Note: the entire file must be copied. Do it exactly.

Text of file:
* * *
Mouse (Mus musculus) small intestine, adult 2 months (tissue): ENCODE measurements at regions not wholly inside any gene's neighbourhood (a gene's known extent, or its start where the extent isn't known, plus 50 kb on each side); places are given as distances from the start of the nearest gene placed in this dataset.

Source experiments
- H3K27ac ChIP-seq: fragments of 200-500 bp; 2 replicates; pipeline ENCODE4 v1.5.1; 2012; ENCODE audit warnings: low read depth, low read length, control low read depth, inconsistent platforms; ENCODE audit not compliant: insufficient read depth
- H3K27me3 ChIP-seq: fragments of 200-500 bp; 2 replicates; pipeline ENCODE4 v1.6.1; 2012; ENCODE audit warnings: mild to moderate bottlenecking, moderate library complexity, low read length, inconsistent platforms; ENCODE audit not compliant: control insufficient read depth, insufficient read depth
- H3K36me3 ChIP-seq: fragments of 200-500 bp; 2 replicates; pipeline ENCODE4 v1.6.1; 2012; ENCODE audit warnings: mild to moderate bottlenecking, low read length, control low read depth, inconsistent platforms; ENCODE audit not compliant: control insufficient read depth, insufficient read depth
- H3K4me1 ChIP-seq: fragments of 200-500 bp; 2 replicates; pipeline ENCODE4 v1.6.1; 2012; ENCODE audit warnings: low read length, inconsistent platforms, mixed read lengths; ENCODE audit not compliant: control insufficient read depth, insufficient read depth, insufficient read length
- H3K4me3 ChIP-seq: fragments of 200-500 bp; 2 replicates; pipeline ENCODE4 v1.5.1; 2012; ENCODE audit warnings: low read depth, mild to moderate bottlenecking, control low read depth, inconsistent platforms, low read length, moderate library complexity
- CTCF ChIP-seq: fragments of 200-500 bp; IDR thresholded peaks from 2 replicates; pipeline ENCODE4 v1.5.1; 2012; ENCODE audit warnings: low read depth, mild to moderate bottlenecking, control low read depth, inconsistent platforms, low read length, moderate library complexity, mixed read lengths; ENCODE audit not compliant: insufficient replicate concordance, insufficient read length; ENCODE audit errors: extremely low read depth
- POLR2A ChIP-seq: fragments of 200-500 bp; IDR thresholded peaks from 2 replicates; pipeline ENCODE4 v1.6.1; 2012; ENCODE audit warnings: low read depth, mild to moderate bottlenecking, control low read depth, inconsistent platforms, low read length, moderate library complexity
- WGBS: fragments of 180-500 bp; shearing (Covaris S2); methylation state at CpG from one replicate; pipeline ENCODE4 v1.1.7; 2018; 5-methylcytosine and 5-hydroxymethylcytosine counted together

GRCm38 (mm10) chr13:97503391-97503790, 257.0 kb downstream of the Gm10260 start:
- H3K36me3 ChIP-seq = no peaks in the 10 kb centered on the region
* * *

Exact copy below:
Mouse (Mus musculus) small intestine, adult 2 months (tissue): ENCODE measurements at regions not wholly inside any gene's neighbourhood (a gene's known extent, or its start where the extent isn't known, plus 50 kb on each side); places are given as distances from the start of the nearest gene placed in this dataset.

Source experiments
- H3K27ac ChIP-seq: fragments of 200-500 bp; 2 replicates; pipeline ENCODE4 v1.5.1; 2012; ENCODE audit warnings: low read depth, low read length, control low read depth, inconsistent platforms; ENCODE audit not compliant: insufficient read depth
- H3K27me3 ChIP-seq: fragments of 200-500 bp; 2 replicates; pipeline ENCODE4 v1.6.1; 2012; ENCODE audit warnings: mild to moderate bottlenecking, moderate library complexity, low read length, inconsistent platforms; ENCODE audit not compliant: control insufficient read depth, insufficient read depth
- H3K36me3 ChIP-seq: fragments of 200-500 bp; 2 replicates; pipeline ENCODE4 v1.6.1; 2012; ENCODE audit warnings: mild to moderate bottlenecking, low read length, control low read depth, inconsistent platforms; ENCODE audit not compliant: control insufficient read depth, insufficient read depth
- H3K4me1 ChIP-seq: fragments of 200-500 bp; 2 replicates; pipeline ENCODE4 v1.6.1; 2012; ENCODE audit warnings: low read length, inconsistent platforms, mixed read lengths; ENCODE audit not compliant: control insufficient read depth, insufficient read depth, insufficient read length
- H3K4me3 ChIP-seq: fragments of 200-500 bp; 2 replicates; pipeline ENCODE4 v1.5.1; 2012; ENCODE audit warnings: low read depth, mild to moderate bottlenecking, control low read depth, inconsistent platforms, low read length, moderate library complexity
- CTCF ChIP-seq: fragments of 200-500 bp; IDR thresholded peaks from 2 replicates; pipeline ENCODE4 v1.5.1; 2012; ENCODE audit warnings: low read depth, mild to moderate bottlenecking, control low read depth, inconsistent platforms, low read length, moderate library complexity, mixed read lengths; ENCODE audit not compliant: insufficient replicate concordance, insufficient read length; ENCODE audit errors: extremely low read depth
- POLR2A ChIP-seq: fragments of 200-500 bp; IDR thresholded peaks from 2 replicates; pipeline ENCODE4 v1.6.1; 2012; ENCODE audit warnings: low read depth, mild to moderate bottlenecking, control low read depth, inconsistent platforms, low read length, moderate library complexity
- WGBS: fragments of 180-500 bp; shearing (Covaris S2); methylation state at CpG from one replicate; pipeline ENCODE4 v1.1.7; 2018; 5-methylcytosine and 5-hydroxymethylcytosine counted together

GRCm38 (mm10) chr13:97503391-97503790, 257.0 kb downstream of the Gm10260 start:
- H3K36me3 ChIP-seq = no peaks in the 10 kb centered on the region